(WFI) South African World Cup CEO Danny Jordaan has failed in his bid to win a seat at FIFA’s top table.
Jordaan came fourth of the five candidates contesting two seats on the FIFA Executive Committee, winning only 10 votes from the Confederation of African Football’s 53 national federations.
Algeria Football Federation president Mohamed Raouraoua today won the election for the FIFA seats with 39 votes at the CAF Congress in Khartoum, Sudan. Ivory Coast’s Jacques Anouma was re-elected to the Ex-co for a second four-year term with 35 votes.
Raouraoua replaces disgraced Amos Adamu, who was banned by FIFA for three years last November following revelations about his involvement in the 2018/2022 World Cup bid bribery scandal.
He will be formally unveiled as Africa’s new FIFA Ex-Co member at the FIFA Congress in Zurich on June 1.
Suketu Patel of the Seychelles gained 12 votes and Nigerian Alhaji Ibrahim Galadima five votes. Zambia’s Kalusha Bwalya had earlier withdrawn his candidacy for a FIFA seat.
Jordaan was seeking to emulate Franz Beckenbauer, who was lead organiser of the successful Germany 2006 World Cup before being voted on to FIFA’s ruling body in 2007. Beckenbauer steps down this year.
CAF president Issa Hayatou and Hany Abo Rida of Egypt also sit on the FIFA Ex-Co but their seats are not up for election until 2013.
FIFA president Sepp Blatter was in attendance at the CAF Congress.
Jordaan’s failed bid for a FIFA seat came was put into stark relief following praise from Blatter and Hayatou for the successful staging of the first World Cup on Africa soil.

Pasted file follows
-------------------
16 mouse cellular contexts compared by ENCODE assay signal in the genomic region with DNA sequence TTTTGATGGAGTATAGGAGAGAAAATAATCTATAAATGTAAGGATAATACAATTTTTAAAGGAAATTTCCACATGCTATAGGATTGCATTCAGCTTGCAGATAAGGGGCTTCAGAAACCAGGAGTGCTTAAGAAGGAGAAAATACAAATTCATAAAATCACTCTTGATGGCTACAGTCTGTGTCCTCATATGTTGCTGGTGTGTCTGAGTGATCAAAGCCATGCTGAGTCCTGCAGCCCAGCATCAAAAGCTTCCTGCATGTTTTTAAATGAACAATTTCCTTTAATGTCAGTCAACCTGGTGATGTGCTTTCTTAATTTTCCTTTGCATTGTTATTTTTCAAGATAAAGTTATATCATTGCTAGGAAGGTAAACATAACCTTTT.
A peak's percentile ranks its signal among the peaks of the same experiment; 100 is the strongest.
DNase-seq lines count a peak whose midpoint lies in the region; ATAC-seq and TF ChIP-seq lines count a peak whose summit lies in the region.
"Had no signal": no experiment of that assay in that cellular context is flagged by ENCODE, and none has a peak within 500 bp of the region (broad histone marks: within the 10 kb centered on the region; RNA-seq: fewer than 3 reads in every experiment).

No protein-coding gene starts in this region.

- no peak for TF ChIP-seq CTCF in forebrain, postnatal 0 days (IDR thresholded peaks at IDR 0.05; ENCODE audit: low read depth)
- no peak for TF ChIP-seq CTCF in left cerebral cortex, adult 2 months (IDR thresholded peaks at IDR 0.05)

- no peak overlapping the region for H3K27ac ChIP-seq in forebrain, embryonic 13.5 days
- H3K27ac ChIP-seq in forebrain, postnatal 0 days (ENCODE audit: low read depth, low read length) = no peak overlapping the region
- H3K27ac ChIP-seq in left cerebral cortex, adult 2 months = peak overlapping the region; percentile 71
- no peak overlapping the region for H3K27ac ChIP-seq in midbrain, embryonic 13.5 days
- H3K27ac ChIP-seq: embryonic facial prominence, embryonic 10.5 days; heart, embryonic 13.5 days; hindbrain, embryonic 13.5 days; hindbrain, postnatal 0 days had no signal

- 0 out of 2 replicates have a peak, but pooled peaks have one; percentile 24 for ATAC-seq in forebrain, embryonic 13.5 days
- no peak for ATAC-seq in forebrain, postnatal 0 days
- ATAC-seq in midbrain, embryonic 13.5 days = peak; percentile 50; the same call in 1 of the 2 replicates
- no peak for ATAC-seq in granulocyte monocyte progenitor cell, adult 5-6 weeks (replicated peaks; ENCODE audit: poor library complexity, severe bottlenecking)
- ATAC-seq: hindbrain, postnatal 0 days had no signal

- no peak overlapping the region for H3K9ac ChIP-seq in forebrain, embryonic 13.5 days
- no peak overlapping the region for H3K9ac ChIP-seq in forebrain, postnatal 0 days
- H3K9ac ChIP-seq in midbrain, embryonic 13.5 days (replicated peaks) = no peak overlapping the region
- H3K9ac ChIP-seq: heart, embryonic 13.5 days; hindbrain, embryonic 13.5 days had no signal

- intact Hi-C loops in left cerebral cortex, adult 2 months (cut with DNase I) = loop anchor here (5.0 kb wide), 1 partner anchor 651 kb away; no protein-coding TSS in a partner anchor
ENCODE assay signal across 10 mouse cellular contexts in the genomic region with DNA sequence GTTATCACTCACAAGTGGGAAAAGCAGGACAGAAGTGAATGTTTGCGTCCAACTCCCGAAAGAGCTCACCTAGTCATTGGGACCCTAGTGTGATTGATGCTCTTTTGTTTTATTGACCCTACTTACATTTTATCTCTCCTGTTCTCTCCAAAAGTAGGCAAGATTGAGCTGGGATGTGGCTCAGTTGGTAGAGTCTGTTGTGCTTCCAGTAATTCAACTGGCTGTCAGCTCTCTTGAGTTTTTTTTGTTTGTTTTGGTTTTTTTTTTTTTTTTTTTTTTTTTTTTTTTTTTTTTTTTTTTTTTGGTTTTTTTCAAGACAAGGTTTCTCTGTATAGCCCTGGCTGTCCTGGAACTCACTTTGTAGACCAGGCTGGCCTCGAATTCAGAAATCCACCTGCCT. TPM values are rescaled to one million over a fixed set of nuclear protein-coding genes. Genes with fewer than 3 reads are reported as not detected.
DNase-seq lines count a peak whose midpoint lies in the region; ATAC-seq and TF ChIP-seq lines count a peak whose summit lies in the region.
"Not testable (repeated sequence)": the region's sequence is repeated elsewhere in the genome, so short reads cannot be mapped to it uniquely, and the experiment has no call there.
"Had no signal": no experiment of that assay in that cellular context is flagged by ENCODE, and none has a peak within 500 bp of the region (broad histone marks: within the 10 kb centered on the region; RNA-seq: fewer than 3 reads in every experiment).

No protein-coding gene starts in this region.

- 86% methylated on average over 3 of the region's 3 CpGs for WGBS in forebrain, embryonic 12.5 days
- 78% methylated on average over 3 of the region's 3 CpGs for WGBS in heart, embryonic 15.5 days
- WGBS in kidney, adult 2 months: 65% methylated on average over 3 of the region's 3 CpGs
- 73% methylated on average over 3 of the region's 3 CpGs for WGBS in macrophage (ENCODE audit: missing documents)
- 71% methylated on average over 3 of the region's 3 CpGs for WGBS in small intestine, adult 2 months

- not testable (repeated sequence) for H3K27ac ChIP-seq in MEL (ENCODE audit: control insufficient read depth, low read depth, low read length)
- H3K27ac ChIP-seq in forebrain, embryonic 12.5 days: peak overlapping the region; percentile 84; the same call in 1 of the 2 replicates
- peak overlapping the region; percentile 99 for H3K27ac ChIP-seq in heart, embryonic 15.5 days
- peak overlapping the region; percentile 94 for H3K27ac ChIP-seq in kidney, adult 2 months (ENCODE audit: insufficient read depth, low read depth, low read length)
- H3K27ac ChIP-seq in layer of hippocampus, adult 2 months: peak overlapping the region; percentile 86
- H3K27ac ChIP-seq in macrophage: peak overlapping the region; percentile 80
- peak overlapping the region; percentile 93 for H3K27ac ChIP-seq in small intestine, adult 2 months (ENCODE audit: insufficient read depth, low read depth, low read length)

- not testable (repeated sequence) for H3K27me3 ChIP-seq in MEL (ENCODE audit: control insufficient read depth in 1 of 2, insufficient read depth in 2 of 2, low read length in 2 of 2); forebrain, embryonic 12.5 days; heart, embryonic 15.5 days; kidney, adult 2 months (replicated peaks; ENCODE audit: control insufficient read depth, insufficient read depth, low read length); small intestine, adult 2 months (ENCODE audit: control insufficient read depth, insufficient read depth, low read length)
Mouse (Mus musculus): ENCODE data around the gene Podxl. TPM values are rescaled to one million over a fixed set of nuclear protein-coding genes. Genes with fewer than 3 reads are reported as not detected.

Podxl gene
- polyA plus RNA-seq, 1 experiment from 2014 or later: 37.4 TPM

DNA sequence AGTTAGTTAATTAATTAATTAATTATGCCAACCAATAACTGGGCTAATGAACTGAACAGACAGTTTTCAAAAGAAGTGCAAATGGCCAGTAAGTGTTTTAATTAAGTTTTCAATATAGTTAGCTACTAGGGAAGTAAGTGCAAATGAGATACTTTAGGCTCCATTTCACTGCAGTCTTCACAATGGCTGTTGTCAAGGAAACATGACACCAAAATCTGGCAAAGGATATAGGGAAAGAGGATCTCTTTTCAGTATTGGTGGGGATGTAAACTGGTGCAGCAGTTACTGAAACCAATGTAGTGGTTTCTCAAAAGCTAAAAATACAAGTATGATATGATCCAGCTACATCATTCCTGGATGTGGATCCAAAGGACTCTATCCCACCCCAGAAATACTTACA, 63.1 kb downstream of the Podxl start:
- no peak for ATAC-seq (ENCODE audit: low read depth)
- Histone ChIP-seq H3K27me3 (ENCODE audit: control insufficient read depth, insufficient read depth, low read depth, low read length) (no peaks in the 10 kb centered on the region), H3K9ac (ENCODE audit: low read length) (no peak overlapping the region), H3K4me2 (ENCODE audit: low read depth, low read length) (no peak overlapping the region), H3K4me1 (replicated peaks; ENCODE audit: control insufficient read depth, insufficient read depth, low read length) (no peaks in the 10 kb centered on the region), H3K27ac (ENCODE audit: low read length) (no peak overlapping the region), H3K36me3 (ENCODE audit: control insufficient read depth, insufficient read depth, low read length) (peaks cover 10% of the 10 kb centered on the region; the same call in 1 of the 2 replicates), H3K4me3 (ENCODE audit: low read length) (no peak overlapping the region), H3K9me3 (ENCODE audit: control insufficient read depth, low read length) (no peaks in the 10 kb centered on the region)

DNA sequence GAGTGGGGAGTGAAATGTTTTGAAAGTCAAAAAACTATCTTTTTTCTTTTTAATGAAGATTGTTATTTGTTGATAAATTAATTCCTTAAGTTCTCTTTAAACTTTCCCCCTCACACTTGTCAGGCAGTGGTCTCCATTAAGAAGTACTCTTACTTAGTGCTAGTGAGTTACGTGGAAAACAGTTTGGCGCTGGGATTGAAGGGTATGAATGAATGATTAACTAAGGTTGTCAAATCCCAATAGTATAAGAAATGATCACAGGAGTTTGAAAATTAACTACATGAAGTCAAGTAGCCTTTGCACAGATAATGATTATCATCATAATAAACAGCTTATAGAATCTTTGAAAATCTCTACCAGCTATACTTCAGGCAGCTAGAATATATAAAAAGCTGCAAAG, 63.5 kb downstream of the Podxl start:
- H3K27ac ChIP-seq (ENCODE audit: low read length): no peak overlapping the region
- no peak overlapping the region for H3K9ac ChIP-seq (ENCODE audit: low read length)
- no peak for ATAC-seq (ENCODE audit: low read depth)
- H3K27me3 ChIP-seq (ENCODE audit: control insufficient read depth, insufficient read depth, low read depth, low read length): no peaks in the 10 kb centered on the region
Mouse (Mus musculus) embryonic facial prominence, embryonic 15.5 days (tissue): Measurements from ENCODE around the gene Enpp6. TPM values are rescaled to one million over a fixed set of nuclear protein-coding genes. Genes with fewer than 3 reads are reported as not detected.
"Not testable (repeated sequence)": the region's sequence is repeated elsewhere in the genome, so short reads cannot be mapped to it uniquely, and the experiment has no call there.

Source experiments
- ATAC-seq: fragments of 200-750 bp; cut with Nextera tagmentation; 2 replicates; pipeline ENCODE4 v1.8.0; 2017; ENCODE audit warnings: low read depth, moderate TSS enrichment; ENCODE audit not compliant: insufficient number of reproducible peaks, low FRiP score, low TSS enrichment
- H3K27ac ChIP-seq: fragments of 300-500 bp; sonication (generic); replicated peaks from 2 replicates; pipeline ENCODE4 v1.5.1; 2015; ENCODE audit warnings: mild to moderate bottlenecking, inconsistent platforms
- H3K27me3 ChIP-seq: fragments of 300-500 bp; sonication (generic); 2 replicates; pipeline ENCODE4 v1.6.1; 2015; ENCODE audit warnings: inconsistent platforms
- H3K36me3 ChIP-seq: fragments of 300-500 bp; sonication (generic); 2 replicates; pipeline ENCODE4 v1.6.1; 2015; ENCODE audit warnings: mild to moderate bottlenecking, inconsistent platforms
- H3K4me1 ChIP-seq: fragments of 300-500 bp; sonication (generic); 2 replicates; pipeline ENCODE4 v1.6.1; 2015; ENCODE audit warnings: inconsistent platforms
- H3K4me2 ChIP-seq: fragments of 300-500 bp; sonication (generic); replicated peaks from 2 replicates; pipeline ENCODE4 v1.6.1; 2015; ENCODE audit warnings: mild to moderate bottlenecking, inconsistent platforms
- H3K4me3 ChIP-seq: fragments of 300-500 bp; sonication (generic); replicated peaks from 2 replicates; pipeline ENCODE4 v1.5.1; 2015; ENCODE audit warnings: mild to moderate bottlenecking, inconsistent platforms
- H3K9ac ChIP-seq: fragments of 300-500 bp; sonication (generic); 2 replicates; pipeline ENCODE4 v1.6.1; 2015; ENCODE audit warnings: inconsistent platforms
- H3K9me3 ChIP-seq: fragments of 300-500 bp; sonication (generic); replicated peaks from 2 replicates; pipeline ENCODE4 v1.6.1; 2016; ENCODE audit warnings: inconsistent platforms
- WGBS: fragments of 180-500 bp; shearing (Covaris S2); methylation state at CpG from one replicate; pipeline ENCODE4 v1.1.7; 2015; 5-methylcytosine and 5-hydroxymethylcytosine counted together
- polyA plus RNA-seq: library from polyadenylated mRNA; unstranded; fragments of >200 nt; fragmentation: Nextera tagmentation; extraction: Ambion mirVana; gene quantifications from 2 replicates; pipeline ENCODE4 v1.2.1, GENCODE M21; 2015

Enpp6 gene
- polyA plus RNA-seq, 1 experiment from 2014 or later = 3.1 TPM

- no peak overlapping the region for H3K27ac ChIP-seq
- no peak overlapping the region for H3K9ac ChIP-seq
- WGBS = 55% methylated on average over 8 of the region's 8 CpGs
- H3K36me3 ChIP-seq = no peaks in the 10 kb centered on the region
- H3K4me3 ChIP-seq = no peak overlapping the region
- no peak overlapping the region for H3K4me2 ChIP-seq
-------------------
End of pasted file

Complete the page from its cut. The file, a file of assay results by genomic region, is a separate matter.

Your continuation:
Blatter congratulated Africa and its football leaders, telling delegates that FIFA’s position had always been based on “trust and confidence in our partners and African people proved we made the right decision in awarding the World Cup to South Africa”.
Blatter revealed that FIFA had generated $1.2 billion in World Cup revenues compared to $600 million from the 2006 tournament in Germany.
Hayatou told delegates at the 33rd CAF General Assembly that the World Cup was a “formidable experience that came to brighten a continent many had known for conflicts, natural disasters, diseases and unemployment”.
Hayatou of Cameroon remarked on FIFA’s suspension
of several Africans, including three members of the CAF executive, the most high profile being Adamu’s ban.
“Who would have imagined that such a scandal would have engulfed the continent. The sanction meted out by the Ethics Committee of FIFA came as a huge surprise to us. Those concerned have already sought redress in the various jurisdictions of appeal. It is still premature to talk about it when the final decisions have not been made,” he said.
“It is difficult in such painful and challenging conditions to speak of what takes place in our respective stadia. But how can we not pay glowing tribute to South Africa that brought pride to the continent,” he said.
“What did they not say before the World Cup? That South Africa will not be able to host the competition, that there will be no fans in the stadiums, that foreign visitors will not make it, and that security will be a problem. But the events spoke for themselves.”
Results of the CAF Executive Committee elections
Fifteen candidates contested six seats on the CAF Executive.
Tarek Bouchamaoui (Tunisia) – elected unopposed
Zone West A
Almamy Kabele Camara (Guinea) – elected unopposed
Zone West B
Anjorin Moucharafou (Benin) – 19 votes
Kwesi Nyantakyi (Ghana) – 34 votes
Tata Adaglo Avlessi (Togo) – withdrew
Hima Souley (Niger) – withdrew
Omari Constant (DR Congo) – elected unopposed
Celestin Musabyimana (Rwanda) – 19 votes
Leodegar Tenga (Tanzania) – 34 votes
Adam Mthethwa (Swaziland) – 3 votes
Kalusha Bwalya (Zambia) – 38 votes
Walter Nyamilandu (Malawi)- 6 votes
John Muinjo (Namibia) – 5 votes
Justino Fernandes (Angola) – withdrew
Danny Jordan (South Africa) – withdrew
By INSIDER’s Mark Bisson
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